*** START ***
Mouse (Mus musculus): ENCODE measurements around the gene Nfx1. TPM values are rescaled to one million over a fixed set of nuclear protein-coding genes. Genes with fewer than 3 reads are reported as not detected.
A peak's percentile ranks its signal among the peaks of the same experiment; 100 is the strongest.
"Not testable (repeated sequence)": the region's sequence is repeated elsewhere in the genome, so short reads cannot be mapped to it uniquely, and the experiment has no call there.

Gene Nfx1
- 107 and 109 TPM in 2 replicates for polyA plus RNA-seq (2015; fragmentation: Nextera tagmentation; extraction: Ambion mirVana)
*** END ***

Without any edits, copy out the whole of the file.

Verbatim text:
Mouse (Mus musculus): ENCODE measurements around the gene Nfx1. TPM values are rescaled to one million over a fixed set of nuclear protein-coding genes. Genes with fewer than 3 reads are reported as not detected.
A peak's percentile ranks its signal among the peaks of the same experiment; 100 is the strongest.
"Not testable (repeated sequence)": the region's sequence is repeated elsewhere in the genome, so short reads cannot be mapped to it uniquely, and the experiment has no call there.

Gene Nfx1
- 107 and 109 TPM in 2 replicates for polyA plus RNA-seq (2015; fragmentation: Nextera tagmentation; extraction: Ambion mirVana)